Unauthorized access can also undermine the quality of patient care. When information falls into the wrong hands, patients may lose confidence in a healthcare provider’s ability to hold their information…well, in confidence. And a loss of confidence and trust can impact a patient’s willingness to seek medical care and share crucial information about their health in the future, putting their overall well-being at risk.
A gateway to bigger access
Once a bad actor has achieved access to your organization, you are potentially at risk for future breaches. Almost like a neon “open” sign has been placed over your data. Not only is the accessed data at risk for sale to additional bad actors, but the accessor may also continue to take advantage of your organization.
How Does Unauthorized Access Impact Your Organization?
When someone gains unauthorized access to medical records held by your organization there are several potential impacts to think about, should the privacy incident rise to the level of a breach.
- Fines & penalties
- Bad press & media attention (if the breach is large enough)
- Patients seeking care elsewhere
Fines & penalties
Fines and financial penalties are one of the biggest impacts a breach can have on your organization. Fines for violations vary wildly, and key factors that can impact a fine include the size of the breach, the cause and the determined amount of neglect.
Bad press & media attention
When the breach is large enough, organizations must alert the media according to HIPAA’s Breach Notification Rule. And in today’s 24-hour news-driven environment, once you alert a local media outlet, state or nationwide attention on your organization is possible – unfortunately for all the wrong reasons.
Patients seeking care elsewhere
Once any negative spotlight shines on your organization, the next potential consequence is a loss of reputation and unfortunately, patients may choose to leave your practice.
Now that we understand the risks and potential consequences of unauthorized access to patient medical records, particularly those constituting a HIPAA breach, let’s explore two key preventive measures that can be implemented to help protect the security and integrity of patient information. (And your organization’s reputation!)
How Can You Prevent Unauthorized Access to Patient Data?
1. Cutting-Edge Technical Safeguards Bolster Data Security!
To stop unauthorized access to patient medical records, it’s essential to have strong technical safeguards in place. Luckily you don’t have to be a technology whiz to understand functional technical safeguards – or implement them.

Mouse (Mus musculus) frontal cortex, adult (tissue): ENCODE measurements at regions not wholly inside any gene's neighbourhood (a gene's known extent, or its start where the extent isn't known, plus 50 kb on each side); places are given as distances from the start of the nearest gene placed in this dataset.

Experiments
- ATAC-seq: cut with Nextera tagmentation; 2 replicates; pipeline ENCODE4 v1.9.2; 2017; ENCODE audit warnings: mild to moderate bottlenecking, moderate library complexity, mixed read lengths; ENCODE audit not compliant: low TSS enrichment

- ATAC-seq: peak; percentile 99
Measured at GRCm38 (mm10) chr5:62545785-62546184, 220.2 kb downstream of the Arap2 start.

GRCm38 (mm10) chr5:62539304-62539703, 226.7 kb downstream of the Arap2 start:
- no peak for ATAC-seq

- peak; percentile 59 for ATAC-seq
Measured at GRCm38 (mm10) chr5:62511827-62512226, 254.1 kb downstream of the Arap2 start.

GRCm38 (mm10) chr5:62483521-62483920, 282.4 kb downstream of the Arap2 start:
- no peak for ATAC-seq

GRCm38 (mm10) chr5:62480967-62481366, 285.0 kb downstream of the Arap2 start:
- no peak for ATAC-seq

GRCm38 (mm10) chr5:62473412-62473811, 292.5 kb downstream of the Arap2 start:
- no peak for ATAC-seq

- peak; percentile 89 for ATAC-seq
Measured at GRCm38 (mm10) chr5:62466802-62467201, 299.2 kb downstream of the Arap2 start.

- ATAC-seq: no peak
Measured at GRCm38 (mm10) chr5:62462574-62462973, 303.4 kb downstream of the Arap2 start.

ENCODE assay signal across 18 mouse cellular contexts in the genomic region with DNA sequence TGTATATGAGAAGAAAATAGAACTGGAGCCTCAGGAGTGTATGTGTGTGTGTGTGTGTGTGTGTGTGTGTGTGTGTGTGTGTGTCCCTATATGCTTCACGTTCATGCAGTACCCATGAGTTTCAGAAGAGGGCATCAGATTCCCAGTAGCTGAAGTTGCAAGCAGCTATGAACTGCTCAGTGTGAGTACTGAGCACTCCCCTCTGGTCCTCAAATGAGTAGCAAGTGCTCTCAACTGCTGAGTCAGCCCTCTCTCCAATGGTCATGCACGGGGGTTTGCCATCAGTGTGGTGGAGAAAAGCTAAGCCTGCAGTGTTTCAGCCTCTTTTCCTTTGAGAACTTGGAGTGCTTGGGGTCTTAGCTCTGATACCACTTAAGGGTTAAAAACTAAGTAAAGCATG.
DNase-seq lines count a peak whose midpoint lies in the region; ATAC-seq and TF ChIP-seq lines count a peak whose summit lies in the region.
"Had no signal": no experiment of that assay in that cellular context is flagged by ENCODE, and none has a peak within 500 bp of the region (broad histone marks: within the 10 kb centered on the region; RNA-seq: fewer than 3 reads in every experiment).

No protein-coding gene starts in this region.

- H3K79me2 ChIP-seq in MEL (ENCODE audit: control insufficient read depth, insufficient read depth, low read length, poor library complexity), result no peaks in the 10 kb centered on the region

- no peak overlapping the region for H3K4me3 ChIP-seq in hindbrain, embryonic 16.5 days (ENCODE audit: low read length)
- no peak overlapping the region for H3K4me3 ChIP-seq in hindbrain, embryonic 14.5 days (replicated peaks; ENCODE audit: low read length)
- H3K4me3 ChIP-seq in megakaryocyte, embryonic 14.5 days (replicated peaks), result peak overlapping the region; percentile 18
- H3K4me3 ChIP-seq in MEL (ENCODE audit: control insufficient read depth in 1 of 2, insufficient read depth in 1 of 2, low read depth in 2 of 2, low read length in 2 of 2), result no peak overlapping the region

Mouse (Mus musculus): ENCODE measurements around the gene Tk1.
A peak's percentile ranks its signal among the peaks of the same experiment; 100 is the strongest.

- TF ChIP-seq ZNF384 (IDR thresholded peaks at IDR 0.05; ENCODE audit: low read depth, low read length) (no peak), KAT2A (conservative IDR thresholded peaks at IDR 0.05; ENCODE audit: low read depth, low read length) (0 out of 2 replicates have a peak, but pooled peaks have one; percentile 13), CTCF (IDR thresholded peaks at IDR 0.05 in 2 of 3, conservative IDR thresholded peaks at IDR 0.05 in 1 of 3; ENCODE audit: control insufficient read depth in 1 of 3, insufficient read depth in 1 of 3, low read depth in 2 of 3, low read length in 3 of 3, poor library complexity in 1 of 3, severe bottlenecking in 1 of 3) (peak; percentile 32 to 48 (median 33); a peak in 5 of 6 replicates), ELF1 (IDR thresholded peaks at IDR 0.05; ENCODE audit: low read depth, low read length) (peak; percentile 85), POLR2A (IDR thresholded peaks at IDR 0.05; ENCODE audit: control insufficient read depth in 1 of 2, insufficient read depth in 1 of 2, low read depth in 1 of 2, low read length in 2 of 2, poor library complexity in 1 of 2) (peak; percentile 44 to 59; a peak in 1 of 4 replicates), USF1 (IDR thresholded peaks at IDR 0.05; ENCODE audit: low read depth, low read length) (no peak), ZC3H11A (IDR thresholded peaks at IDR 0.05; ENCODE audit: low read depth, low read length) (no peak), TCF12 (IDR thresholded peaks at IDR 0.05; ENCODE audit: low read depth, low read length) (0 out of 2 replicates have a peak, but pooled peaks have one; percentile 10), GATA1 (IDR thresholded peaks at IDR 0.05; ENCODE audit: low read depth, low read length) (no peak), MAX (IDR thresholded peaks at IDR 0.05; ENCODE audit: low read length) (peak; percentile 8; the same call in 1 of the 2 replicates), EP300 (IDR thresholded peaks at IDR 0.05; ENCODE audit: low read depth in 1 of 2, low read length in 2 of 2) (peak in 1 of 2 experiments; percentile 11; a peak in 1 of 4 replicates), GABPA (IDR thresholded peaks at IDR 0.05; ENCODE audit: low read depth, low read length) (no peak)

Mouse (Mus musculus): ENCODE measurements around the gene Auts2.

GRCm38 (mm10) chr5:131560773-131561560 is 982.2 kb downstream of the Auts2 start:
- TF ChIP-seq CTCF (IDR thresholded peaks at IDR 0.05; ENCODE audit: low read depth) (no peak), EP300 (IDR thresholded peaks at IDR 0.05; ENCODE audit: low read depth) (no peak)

Step one: Hire a third-party guide. For example, you could set up your organization to be SOC I or SOC II certified. SOC stands for system and organization controls, and it focuses on the security, availability, processing integrity, confidentiality, and privacy of data and information systems.
Step two: Ensure your organization is utilizing simple solutions like high quality antivirus software and firewalls that can shield electronic systems from outside threats. And regularly updating software and applying patches helps fix vulnerabilities and boost system security.
Step three: Make sure your data is encrypted. Data encryption is also crucial for keeping patient information confidential. By encrypting data both when it’s stored and when it’s sent, healthcare organizations can prevent unauthorized people from understanding sensitive information, even if they somehow get access to it.
Step four: Another safeguard to consider here is access controls. Examples include using unique user IDs, passwords, and role-based permissions to limit who can access patient records, following the principle of least privilege. Regularly checking system logs and conducting audits helps detect any suspicious activities or possible data breaches.
2. The Power of Employee Training
In the battle against unauthorized access to patient medical records, effective employee training and compliance programs play a crucial role. Healthcare organizations must prioritize comprehensive training that covers privacy and security policies, emphasizing the significance of patient confidentiality and the serious repercussions of unauthorized access.
To keep employees updated on ever-evolving security threats and best practices, regular awareness campaigns and refresher training sessions should be conducted – in fact, most third-party certifications (and federal regulations) require it! Topics such as recognizing phishing attempts, social engineering tactics and other tricks used by malicious individuals to gain unauthorized entry should be covered. When you create a culture of compliance, you can ensure your employees fully grasp their responsibility to protect patient information. A key part of a compliant culture is reporting mechanisms for suspicious activities or potential security breaches and clear protocols for incident response.
Securing Patient Trust and Data in the Age of Digital Healthcare
Ensuring the security of patient medical records is of utmost importance in the modern healthcare industry. Hopefully, after reading this blog, you have a new awareness of how unauthorized access to patient information can lead to severe ramifications for both patients and healthcare organizations like yours, as well as how to help prevent bad actors from gaining access to sensitive information.